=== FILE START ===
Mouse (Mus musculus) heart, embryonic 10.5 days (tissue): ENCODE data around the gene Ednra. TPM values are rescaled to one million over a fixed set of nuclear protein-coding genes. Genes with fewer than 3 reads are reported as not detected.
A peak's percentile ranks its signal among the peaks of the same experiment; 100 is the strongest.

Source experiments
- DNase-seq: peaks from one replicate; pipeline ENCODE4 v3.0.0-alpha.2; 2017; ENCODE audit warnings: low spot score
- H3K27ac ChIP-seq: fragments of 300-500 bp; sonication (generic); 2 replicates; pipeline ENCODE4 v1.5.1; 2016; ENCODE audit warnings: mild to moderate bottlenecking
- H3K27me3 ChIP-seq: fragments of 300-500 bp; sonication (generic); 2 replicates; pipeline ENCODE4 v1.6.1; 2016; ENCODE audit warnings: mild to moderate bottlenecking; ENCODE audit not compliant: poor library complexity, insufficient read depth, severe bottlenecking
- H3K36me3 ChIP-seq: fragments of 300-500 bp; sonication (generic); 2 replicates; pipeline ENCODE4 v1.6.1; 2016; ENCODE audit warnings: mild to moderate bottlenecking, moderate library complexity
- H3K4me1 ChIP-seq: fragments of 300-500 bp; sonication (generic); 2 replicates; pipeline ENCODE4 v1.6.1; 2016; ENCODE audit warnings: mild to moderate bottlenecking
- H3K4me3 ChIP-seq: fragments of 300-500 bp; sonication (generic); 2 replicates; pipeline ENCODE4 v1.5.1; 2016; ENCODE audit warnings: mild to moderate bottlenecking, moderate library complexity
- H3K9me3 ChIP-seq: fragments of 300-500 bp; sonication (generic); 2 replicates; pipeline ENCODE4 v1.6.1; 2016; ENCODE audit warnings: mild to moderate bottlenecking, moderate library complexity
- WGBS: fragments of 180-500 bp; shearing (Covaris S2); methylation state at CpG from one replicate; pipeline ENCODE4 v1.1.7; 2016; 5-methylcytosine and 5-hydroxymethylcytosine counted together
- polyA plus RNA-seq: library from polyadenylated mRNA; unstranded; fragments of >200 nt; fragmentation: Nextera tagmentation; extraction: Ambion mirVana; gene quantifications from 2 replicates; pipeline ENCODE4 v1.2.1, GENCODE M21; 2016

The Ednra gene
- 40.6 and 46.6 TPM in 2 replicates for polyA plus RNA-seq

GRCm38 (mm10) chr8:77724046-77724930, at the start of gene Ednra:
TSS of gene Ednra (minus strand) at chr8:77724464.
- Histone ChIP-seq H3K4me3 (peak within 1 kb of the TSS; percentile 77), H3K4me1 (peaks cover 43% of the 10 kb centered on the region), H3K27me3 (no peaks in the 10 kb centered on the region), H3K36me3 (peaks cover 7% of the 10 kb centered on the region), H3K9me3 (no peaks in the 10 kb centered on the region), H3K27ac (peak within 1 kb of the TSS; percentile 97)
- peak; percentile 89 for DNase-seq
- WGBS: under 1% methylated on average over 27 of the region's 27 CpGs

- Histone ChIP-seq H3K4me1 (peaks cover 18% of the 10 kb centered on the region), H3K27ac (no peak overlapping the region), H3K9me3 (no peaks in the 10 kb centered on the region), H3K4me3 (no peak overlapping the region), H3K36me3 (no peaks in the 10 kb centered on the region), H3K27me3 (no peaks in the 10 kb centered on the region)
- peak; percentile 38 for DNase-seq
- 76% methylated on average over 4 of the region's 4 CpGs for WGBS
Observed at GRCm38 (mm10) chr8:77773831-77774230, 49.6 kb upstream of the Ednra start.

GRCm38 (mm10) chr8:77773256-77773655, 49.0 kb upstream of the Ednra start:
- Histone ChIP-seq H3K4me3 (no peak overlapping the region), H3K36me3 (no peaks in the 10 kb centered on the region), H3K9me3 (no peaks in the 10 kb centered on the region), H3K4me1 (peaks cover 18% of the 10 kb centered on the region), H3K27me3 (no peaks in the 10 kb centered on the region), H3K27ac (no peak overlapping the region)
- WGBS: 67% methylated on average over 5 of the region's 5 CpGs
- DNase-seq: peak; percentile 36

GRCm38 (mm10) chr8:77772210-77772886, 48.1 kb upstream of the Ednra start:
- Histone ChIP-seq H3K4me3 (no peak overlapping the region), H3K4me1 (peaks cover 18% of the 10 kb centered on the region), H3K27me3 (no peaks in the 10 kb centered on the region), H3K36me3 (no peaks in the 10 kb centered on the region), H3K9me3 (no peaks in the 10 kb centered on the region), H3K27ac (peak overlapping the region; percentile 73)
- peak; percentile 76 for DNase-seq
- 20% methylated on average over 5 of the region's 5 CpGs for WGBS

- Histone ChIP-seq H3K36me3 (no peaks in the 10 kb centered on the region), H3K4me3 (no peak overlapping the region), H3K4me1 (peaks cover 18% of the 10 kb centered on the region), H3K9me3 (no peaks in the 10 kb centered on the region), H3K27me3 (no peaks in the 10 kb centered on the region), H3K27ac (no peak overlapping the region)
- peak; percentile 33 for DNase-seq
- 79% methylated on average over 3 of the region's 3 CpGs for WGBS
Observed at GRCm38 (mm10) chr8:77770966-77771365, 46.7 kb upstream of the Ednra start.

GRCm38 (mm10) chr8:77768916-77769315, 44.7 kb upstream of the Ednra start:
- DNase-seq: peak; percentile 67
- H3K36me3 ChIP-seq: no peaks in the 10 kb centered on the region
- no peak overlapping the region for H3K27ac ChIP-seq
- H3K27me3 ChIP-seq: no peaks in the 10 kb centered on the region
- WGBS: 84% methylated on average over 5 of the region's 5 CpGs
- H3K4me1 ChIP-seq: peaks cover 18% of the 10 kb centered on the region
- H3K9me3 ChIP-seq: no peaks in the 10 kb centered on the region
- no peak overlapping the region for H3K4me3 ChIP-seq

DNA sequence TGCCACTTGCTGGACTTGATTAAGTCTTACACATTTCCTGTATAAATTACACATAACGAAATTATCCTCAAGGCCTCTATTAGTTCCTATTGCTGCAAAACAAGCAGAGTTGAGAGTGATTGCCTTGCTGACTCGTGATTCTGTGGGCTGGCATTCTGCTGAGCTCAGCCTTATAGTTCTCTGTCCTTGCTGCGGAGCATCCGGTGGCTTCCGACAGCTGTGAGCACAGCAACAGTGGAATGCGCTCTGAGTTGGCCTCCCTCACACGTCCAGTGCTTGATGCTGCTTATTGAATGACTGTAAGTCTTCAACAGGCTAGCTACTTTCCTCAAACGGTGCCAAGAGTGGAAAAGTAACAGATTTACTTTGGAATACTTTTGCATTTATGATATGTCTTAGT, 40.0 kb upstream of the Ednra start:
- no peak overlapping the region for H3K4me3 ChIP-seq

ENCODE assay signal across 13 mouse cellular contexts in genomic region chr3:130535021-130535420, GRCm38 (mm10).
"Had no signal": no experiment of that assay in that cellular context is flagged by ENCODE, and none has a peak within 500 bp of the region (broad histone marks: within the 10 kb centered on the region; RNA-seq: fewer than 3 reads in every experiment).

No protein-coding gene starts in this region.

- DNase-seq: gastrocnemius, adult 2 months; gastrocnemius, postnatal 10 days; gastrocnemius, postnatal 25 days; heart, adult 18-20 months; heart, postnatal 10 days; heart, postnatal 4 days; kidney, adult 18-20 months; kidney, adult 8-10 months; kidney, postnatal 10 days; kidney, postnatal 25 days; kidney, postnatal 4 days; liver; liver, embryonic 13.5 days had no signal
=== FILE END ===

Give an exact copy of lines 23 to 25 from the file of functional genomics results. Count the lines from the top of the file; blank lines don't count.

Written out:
Observed at GRCm38 (mm10) chr8:77773831-77774230, 49.6 kb upstream of the Ednra start.

GRCm38 (mm10) chr8:77773256-77773655, 49.0 kb upstream of the Ednra start:
- Histone ChIP-seq H3K4me3 (no peak overlapping the region), H3K36me3 (no peaks in the 10 kb centered on the region), H3K9me3 (no peaks in the 10 kb centered on the region), H3K4me1 (peaks cover 18% of the 10 kb centered on the region), H3K27me3 (no peaks in the 10 kb centered on the region), H3K27ac (no peak overlapping the region)